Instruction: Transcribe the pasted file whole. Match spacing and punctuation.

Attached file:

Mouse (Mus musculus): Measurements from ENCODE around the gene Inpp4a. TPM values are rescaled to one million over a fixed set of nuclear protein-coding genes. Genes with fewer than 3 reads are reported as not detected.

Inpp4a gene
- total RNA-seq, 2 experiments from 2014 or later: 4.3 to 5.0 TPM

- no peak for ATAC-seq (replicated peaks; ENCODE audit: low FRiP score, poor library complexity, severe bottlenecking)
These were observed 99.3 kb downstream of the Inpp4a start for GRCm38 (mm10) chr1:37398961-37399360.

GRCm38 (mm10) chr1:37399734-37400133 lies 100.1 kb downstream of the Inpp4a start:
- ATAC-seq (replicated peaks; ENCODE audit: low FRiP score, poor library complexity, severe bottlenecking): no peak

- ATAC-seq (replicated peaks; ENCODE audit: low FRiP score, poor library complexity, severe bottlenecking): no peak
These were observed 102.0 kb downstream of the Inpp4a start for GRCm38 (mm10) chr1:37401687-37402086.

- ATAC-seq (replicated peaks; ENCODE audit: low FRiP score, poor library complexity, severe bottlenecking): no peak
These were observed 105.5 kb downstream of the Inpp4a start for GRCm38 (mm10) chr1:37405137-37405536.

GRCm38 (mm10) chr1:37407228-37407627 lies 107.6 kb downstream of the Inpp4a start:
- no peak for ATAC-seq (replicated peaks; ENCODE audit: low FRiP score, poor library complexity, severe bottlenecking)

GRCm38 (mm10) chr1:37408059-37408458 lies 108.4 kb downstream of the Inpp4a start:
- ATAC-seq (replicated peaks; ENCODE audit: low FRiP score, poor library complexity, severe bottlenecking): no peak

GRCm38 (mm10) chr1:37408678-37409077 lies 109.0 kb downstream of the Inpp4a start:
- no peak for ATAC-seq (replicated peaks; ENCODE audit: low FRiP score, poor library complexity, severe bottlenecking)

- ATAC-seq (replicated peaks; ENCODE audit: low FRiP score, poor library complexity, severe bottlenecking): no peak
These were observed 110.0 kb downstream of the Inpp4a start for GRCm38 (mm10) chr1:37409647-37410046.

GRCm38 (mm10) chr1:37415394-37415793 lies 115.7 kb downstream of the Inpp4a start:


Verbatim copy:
Mouse (Mus musculus): Measurements from ENCODE around the gene Inpp4a. TPM values are rescaled to one million over a fixed set of nuclear protein-coding genes. Genes with fewer than 3 reads are reported as not detected.

Inpp4a gene
- total RNA-seq, 2 experiments from 2014 or later: 4.3 to 5.0 TPM

- no peak for ATAC-seq (replicated peaks; ENCODE audit: low FRiP score, poor library complexity, severe bottlenecking)
These were observed 99.3 kb downstream of the Inpp4a start for GRCm38 (mm10) chr1:37398961-37399360.

GRCm38 (mm10) chr1:37399734-37400133 lies 100.1 kb downstream of the Inpp4a start:
- ATAC-seq (replicated peaks; ENCODE audit: low FRiP score, poor library complexity, severe bottlenecking): no peak

- ATAC-seq (replicated peaks; ENCODE audit: low FRiP score, poor library complexity, severe bottlenecking): no peak
These were observed 102.0 kb downstream of the Inpp4a start for GRCm38 (mm10) chr1:37401687-37402086.

- ATAC-seq (replicated peaks; ENCODE audit: low FRiP score, poor library complexity, severe bottlenecking): no peak
These were observed 105.5 kb downstream of the Inpp4a start for GRCm38 (mm10) chr1:37405137-37405536.

GRCm38 (mm10) chr1:37407228-37407627 lies 107.6 kb downstream of the Inpp4a start:
- no peak for ATAC-seq (replicated peaks; ENCODE audit: low FRiP score, poor library complexity, severe bottlenecking)

GRCm38 (mm10) chr1:37408059-37408458 lies 108.4 kb downstream of the Inpp4a start:
- ATAC-seq (replicated peaks; ENCODE audit: low FRiP score, poor library complexity, severe bottlenecking): no peak

GRCm38 (mm10) chr1:37408678-37409077 lies 109.0 kb downstream of the Inpp4a start:
- no peak for ATAC-seq (replicated peaks; ENCODE audit: low FRiP score, poor library complexity, severe bottlenecking)

- ATAC-seq (replicated peaks; ENCODE audit: low FRiP score, poor library complexity, severe bottlenecking): no peak
These were observed 110.0 kb downstream of the Inpp4a start for GRCm38 (mm10) chr1:37409647-37410046.

GRCm38 (mm10) chr1:37415394-37415793 lies 115.7 kb downstream of the Inpp4a start: